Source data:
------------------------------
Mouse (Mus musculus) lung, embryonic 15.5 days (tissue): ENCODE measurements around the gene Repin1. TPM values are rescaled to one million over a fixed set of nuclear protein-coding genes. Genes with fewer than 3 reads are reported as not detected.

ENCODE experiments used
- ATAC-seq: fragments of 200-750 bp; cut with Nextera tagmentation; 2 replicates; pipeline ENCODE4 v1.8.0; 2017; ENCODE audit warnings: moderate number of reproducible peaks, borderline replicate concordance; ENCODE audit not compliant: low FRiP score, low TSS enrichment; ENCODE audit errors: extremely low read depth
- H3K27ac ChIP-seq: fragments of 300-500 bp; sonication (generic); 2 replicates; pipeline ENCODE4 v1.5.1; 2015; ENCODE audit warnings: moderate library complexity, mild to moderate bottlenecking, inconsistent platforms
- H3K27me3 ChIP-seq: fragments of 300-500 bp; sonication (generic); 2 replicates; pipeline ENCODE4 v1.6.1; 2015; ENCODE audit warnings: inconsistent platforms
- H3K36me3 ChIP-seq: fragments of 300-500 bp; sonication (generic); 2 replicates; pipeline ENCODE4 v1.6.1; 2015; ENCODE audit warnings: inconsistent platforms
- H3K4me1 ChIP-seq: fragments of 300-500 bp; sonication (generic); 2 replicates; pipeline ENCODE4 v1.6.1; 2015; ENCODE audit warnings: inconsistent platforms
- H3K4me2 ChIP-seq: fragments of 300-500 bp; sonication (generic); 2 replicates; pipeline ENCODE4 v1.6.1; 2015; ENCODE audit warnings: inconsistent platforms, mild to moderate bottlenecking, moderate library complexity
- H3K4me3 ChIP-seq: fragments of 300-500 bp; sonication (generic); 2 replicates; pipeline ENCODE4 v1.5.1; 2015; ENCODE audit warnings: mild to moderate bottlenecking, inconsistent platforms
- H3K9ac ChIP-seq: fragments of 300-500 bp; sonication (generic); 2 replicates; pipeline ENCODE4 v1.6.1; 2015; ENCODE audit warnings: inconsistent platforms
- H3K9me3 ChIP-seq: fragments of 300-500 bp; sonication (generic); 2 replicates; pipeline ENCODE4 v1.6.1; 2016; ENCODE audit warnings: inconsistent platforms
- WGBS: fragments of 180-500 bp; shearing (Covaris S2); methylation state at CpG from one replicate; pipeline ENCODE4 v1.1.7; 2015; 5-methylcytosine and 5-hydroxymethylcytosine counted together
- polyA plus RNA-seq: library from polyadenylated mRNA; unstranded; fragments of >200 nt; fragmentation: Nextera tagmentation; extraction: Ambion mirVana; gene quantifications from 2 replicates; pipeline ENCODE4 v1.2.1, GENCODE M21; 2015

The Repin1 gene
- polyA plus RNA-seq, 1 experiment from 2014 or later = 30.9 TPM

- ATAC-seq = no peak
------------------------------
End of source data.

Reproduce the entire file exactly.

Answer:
Mouse (Mus musculus) lung, embryonic 15.5 days (tissue): ENCODE measurements around the gene Repin1. TPM values are rescaled to one million over a fixed set of nuclear protein-coding genes. Genes with fewer than 3 reads are reported as not detected.

ENCODE experiments used
- ATAC-seq: fragments of 200-750 bp; cut with Nextera tagmentation; 2 replicates; pipeline ENCODE4 v1.8.0; 2017; ENCODE audit warnings: moderate number of reproducible peaks, borderline replicate concordance; ENCODE audit not compliant: low FRiP score, low TSS enrichment; ENCODE audit errors: extremely low read depth
- H3K27ac ChIP-seq: fragments of 300-500 bp; sonication (generic); 2 replicates; pipeline ENCODE4 v1.5.1; 2015; ENCODE audit warnings: moderate library complexity, mild to moderate bottlenecking, inconsistent platforms
- H3K27me3 ChIP-seq: fragments of 300-500 bp; sonication (generic); 2 replicates; pipeline ENCODE4 v1.6.1; 2015; ENCODE audit warnings: inconsistent platforms
- H3K36me3 ChIP-seq: fragments of 300-500 bp; sonication (generic); 2 replicates; pipeline ENCODE4 v1.6.1; 2015; ENCODE audit warnings: inconsistent platforms
- H3K4me1 ChIP-seq: fragments of 300-500 bp; sonication (generic); 2 replicates; pipeline ENCODE4 v1.6.1; 2015; ENCODE audit warnings: inconsistent platforms
- H3K4me2 ChIP-seq: fragments of 300-500 bp; sonication (generic); 2 replicates; pipeline ENCODE4 v1.6.1; 2015; ENCODE audit warnings: inconsistent platforms, mild to moderate bottlenecking, moderate library complexity
- H3K4me3 ChIP-seq: fragments of 300-500 bp; sonication (generic); 2 replicates; pipeline ENCODE4 v1.5.1; 2015; ENCODE audit warnings: mild to moderate bottlenecking, inconsistent platforms
- H3K9ac ChIP-seq: fragments of 300-500 bp; sonication (generic); 2 replicates; pipeline ENCODE4 v1.6.1; 2015; ENCODE audit warnings: inconsistent platforms
- H3K9me3 ChIP-seq: fragments of 300-500 bp; sonication (generic); 2 replicates; pipeline ENCODE4 v1.6.1; 2016; ENCODE audit warnings: inconsistent platforms
- WGBS: fragments of 180-500 bp; shearing (Covaris S2); methylation state at CpG from one replicate; pipeline ENCODE4 v1.1.7; 2015; 5-methylcytosine and 5-hydroxymethylcytosine counted together
- polyA plus RNA-seq: library from polyadenylated mRNA; unstranded; fragments of >200 nt; fragmentation: Nextera tagmentation; extraction: Ambion mirVana; gene quantifications from 2 replicates; pipeline ENCODE4 v1.2.1, GENCODE M21; 2015

The Repin1 gene
- polyA plus RNA-seq, 1 experiment from 2014 or later = 30.9 TPM

- ATAC-seq = no peak